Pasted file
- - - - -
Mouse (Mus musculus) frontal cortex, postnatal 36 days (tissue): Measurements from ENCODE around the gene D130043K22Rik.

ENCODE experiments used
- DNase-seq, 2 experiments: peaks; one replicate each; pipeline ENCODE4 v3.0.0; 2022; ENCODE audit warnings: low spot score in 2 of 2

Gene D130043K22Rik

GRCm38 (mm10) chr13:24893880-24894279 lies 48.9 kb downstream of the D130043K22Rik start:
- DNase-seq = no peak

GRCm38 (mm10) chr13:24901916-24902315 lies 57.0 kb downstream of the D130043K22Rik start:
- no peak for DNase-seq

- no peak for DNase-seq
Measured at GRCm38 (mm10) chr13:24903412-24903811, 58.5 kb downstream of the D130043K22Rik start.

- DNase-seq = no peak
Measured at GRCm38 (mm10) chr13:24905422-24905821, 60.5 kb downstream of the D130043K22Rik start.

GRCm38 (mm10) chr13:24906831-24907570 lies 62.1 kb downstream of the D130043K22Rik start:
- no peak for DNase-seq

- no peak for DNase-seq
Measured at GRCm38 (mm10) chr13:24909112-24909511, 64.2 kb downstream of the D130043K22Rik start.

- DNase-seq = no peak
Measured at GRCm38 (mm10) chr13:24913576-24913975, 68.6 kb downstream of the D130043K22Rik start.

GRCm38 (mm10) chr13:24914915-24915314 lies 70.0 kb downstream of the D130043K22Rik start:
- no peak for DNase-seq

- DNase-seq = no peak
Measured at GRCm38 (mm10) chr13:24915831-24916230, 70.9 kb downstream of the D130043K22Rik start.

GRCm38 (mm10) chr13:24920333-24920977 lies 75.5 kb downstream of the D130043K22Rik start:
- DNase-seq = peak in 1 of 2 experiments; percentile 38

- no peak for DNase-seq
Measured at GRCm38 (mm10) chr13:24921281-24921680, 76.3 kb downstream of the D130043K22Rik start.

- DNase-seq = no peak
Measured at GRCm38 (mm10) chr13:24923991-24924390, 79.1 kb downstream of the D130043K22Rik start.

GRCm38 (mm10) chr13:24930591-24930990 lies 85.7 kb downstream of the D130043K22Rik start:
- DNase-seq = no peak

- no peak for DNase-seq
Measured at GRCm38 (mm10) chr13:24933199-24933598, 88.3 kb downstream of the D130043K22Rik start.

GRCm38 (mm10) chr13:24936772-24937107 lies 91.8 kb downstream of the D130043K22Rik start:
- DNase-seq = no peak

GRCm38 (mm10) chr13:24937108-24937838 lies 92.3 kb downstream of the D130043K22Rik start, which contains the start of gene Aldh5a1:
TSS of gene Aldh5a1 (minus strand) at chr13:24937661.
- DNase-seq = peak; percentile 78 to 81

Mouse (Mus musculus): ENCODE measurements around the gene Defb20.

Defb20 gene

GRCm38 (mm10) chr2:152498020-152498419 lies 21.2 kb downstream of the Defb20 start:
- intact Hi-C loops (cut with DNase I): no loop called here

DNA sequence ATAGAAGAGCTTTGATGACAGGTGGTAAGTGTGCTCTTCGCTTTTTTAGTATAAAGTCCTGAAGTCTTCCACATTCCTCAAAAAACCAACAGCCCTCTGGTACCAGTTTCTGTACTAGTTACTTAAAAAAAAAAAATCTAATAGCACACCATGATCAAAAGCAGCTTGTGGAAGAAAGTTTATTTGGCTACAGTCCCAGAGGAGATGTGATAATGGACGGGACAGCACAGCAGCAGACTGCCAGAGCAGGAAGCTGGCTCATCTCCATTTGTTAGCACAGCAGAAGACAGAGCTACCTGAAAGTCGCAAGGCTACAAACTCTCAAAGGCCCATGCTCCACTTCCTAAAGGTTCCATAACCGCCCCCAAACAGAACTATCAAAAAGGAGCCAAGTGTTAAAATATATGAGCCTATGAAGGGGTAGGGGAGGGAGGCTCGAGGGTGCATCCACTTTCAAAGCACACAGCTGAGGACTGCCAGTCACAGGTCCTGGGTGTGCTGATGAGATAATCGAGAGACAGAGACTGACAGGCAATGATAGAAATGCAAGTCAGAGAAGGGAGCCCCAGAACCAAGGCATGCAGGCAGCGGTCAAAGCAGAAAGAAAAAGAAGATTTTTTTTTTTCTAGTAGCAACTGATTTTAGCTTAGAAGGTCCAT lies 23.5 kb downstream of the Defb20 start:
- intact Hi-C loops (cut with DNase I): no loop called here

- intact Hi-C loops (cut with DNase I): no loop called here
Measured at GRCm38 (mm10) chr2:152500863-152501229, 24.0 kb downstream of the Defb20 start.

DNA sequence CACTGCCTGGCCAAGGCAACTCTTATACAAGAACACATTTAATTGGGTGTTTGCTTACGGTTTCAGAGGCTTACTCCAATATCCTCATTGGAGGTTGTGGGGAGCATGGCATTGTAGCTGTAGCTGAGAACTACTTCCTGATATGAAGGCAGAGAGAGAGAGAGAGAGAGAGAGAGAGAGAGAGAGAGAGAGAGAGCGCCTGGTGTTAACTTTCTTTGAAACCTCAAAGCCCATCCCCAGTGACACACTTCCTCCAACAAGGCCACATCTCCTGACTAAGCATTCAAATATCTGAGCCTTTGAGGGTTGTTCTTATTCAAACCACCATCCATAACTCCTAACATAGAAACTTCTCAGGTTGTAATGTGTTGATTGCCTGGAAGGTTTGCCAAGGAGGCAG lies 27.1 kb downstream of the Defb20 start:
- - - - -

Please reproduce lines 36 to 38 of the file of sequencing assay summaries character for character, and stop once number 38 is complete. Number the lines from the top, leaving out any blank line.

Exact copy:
TSS of gene Aldh5a1 (minus strand) at chr13:24937661.
- DNase-seq = peak; percentile 78 to 81

Mouse (Mus musculus): ENCODE measurements around the gene Defb20.